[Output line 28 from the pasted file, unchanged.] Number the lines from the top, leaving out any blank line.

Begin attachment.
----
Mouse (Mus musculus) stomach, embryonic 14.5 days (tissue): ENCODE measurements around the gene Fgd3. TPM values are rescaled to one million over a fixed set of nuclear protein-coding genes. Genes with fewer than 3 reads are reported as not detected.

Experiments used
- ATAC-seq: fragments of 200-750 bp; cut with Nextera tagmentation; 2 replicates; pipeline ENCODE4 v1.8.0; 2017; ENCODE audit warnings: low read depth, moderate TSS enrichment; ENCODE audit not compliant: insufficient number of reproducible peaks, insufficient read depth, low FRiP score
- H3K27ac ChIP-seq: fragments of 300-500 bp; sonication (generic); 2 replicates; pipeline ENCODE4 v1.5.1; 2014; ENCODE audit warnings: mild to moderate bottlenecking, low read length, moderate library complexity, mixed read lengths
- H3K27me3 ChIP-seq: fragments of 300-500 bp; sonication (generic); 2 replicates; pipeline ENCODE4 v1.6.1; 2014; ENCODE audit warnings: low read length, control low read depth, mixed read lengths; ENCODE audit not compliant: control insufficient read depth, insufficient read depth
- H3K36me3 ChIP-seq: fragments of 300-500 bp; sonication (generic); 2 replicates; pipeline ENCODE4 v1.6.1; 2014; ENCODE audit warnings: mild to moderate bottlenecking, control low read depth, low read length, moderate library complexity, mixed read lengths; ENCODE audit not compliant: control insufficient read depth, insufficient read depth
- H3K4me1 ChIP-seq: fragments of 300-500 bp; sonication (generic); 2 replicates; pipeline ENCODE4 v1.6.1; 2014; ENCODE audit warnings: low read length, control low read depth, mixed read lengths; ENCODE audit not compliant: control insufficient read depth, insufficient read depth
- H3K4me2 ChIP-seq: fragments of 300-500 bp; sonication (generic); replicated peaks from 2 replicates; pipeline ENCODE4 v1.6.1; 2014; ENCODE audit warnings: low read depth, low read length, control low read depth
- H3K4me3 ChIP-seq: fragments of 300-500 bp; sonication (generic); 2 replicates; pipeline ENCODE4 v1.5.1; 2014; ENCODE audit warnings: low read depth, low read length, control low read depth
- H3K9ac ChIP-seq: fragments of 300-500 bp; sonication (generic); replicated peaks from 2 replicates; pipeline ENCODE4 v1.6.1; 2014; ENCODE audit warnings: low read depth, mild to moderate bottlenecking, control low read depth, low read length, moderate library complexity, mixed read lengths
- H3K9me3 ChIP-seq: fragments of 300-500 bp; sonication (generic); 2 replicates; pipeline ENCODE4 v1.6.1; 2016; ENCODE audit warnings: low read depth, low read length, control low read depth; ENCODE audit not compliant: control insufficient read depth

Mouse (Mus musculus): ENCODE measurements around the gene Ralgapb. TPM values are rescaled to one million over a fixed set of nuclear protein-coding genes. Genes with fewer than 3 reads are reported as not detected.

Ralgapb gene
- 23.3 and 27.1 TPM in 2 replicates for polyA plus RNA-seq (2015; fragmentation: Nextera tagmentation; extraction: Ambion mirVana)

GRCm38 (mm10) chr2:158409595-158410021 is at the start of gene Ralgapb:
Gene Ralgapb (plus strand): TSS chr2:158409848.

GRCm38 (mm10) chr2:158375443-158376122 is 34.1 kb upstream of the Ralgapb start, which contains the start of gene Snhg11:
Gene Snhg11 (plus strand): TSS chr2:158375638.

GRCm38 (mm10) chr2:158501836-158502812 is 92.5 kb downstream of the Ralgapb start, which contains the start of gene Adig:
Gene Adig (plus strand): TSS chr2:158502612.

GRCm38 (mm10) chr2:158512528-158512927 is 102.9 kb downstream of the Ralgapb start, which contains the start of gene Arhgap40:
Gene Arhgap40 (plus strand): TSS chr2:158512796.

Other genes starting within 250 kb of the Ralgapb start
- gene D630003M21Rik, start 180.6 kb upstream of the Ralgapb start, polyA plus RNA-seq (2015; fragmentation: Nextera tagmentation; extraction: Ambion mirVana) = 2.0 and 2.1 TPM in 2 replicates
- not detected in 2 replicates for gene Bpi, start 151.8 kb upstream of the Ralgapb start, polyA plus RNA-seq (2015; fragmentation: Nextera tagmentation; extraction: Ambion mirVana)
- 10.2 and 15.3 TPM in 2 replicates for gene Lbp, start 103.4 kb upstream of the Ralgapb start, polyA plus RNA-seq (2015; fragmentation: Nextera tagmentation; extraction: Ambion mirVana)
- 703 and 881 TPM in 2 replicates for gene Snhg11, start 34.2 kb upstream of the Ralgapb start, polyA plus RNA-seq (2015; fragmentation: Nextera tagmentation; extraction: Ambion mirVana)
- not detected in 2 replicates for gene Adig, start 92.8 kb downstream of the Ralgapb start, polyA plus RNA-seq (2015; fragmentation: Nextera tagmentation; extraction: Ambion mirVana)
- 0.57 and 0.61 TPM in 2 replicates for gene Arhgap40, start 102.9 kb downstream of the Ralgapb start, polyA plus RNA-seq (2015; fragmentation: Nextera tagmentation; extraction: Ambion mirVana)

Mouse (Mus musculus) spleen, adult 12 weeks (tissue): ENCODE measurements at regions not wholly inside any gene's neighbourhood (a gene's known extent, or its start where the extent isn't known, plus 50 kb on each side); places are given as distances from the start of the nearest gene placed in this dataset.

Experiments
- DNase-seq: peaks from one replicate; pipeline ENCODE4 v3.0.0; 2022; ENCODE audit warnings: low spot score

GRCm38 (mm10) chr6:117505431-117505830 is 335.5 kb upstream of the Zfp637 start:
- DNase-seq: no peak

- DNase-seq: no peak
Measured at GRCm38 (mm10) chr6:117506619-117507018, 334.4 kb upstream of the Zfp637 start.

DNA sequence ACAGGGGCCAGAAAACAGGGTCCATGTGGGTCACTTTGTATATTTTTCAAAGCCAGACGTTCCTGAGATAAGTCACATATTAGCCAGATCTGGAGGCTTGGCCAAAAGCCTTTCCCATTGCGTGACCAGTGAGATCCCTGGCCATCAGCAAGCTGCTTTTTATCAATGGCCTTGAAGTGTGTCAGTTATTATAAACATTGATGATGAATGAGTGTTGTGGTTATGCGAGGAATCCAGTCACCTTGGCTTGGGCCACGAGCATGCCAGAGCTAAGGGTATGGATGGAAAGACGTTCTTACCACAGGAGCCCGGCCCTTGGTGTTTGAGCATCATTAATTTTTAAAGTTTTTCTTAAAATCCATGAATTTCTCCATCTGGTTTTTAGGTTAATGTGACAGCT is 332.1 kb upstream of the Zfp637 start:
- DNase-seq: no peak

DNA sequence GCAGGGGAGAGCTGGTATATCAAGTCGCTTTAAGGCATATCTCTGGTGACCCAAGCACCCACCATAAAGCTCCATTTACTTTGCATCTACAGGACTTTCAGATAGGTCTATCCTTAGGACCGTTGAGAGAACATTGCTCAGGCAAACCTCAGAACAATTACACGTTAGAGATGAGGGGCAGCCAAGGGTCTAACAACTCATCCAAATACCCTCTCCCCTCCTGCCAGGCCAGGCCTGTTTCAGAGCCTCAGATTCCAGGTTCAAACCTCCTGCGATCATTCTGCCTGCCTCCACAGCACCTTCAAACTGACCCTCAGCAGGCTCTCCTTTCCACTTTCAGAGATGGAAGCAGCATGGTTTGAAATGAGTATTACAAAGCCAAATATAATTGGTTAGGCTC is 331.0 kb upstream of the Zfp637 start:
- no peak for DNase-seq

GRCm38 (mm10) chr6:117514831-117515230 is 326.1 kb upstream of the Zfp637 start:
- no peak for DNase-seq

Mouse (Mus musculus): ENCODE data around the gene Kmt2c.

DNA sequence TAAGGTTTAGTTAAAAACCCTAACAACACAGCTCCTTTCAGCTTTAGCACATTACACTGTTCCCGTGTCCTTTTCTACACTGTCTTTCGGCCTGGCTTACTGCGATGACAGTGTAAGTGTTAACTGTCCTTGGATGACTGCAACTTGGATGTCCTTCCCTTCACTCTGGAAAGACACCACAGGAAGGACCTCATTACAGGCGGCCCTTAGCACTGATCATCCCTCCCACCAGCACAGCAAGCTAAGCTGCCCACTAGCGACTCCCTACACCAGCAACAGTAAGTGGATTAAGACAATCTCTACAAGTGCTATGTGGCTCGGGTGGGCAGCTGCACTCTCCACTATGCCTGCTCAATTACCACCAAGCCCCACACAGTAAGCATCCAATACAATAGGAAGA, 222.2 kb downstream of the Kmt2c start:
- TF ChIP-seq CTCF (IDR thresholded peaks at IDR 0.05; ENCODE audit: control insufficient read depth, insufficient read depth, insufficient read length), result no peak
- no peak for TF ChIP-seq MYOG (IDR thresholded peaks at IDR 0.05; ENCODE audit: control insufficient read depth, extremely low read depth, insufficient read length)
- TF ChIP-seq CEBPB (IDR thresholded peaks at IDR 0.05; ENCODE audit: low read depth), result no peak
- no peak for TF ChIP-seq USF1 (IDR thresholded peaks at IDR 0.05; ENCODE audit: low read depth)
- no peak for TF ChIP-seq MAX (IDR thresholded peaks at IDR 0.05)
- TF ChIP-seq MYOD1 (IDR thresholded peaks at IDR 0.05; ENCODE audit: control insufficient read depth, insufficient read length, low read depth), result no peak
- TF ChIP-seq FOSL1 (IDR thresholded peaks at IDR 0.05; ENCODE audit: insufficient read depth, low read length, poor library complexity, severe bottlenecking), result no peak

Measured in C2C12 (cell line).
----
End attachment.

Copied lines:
- not detected in 2 replicates for gene Adig, start 92.8 kb downstream of the Ralgapb start, polyA plus RNA-seq (2015; fragmentation: Nextera tagmentation; extraction: Ambion mirVana)